An important new development has been reported by researchers: a two-electrode catalyst that uses just a single component to extract hydrogen and oxygen from water.

Although such bi-functional catalysts have been tried before, they have often performed poorly in either the hydrogen or oxygen splitting processes. Combining the effects of two catalysts into one does work, but it comes at the expense of increased catalyst production costs.

Using a nickel/molybdenum/nitrogen compound that had been modified with a small amount of iron and grown on nickel foam, researchers from the University of Houston, the Chinese University of Hong Kong, and Central China Normal University were able to efficiently produce hydrogen, and then, through a process of electrochemical reconstruction sparked by cycling voltage, convert the compound into one that produced a similarly powerful oxygen evolution reaction.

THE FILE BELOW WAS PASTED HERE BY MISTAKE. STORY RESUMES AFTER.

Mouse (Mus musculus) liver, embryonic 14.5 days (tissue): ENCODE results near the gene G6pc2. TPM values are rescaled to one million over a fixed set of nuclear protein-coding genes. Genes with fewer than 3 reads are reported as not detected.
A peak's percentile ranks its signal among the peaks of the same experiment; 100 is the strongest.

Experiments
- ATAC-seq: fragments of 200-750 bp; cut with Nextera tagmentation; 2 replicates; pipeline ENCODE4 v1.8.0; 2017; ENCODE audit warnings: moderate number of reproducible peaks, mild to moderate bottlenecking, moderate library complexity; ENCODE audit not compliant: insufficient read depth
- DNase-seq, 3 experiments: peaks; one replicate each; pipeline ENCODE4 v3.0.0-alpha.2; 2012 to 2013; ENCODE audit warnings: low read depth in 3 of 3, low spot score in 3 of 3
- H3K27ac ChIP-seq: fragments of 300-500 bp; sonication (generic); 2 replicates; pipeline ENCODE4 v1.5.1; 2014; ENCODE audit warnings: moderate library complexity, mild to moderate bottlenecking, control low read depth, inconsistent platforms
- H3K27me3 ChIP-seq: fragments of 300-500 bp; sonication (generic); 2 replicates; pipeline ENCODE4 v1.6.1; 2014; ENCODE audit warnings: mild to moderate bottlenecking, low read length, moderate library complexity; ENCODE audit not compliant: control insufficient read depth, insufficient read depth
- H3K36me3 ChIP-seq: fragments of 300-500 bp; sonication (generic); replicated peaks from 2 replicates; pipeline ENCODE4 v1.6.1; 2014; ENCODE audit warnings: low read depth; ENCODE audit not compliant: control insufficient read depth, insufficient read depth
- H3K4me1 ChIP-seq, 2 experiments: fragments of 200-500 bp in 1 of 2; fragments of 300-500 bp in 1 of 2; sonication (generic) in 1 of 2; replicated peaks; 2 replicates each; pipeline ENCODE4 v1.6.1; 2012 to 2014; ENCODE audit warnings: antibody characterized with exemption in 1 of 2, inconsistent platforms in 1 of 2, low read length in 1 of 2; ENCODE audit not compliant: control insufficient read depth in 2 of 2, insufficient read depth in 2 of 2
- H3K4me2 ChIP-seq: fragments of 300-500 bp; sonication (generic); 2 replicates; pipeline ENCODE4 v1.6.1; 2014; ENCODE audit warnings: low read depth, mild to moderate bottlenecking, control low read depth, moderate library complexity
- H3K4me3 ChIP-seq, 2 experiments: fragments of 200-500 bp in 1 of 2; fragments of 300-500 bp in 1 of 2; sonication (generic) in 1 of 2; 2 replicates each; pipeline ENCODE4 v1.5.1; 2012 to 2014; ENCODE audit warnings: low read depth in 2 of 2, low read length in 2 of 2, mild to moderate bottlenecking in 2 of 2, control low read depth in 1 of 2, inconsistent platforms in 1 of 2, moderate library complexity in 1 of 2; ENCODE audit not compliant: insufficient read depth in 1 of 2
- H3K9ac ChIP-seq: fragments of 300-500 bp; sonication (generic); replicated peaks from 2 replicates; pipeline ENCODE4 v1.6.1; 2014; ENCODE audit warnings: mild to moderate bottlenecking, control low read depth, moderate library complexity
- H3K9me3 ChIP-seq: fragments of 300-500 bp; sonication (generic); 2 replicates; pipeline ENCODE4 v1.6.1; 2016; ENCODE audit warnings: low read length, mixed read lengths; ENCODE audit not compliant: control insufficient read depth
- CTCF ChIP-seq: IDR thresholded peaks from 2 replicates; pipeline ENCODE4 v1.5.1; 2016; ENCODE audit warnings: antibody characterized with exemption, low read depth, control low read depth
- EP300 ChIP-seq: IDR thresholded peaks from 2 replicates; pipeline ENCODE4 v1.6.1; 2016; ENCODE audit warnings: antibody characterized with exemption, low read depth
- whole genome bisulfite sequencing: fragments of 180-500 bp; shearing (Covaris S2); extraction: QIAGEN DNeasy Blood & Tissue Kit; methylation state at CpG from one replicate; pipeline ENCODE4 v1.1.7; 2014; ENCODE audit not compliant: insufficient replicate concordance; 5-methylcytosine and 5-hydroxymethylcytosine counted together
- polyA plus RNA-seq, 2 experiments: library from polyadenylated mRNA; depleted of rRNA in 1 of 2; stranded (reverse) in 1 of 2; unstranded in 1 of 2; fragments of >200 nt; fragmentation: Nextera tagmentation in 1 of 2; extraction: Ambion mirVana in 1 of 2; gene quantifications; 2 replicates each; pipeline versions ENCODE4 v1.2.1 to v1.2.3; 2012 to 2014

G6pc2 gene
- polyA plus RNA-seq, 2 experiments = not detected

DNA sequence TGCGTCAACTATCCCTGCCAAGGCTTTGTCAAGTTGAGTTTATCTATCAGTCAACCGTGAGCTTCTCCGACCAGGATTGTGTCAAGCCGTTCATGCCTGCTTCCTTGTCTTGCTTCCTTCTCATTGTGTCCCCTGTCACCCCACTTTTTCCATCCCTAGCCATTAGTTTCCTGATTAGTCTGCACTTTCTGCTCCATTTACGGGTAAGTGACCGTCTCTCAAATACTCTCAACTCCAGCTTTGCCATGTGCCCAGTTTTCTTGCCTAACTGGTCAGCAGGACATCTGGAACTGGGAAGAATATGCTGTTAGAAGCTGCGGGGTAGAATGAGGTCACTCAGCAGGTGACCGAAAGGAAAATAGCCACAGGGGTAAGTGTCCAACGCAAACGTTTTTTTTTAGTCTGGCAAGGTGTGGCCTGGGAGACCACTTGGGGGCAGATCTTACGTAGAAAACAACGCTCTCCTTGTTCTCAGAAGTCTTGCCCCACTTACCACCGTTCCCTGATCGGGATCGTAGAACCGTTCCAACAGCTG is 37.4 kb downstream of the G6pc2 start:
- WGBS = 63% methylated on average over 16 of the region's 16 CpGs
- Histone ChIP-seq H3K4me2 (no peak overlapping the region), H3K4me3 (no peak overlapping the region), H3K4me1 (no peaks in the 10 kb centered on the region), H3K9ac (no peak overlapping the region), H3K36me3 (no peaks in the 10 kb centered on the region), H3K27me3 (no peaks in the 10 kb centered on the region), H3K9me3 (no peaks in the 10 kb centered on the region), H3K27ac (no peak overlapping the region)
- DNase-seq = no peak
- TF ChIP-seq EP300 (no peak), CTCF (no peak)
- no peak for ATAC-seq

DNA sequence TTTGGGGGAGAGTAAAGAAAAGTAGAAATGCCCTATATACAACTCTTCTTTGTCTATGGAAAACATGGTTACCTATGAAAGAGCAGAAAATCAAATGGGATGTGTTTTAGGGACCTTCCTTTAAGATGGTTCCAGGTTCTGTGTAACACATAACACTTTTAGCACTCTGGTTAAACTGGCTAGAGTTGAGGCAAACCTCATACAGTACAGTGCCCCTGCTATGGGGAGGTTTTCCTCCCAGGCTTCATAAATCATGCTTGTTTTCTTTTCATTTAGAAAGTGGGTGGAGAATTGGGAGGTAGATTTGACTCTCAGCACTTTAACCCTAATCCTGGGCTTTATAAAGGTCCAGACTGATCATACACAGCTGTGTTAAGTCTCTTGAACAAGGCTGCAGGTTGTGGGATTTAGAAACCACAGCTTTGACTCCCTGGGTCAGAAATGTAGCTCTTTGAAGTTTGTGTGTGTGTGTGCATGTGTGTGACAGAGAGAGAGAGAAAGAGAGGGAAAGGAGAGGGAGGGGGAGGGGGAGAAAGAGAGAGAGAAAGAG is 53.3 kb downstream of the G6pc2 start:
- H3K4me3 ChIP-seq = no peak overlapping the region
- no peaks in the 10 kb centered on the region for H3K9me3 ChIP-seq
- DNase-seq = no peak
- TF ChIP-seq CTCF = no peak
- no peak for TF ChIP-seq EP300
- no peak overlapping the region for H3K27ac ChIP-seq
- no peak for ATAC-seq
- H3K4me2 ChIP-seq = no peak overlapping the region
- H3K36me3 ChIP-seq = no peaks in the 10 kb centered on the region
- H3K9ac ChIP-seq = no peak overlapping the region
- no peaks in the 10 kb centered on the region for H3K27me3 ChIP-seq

According to the study’s authors, employing the same molecule for both the hydrogen evolution reaction (HER) and the oxygen evolution reaction (OER), albeit with minor modifications after reconstruction, reduces costs and streamlines engineering.

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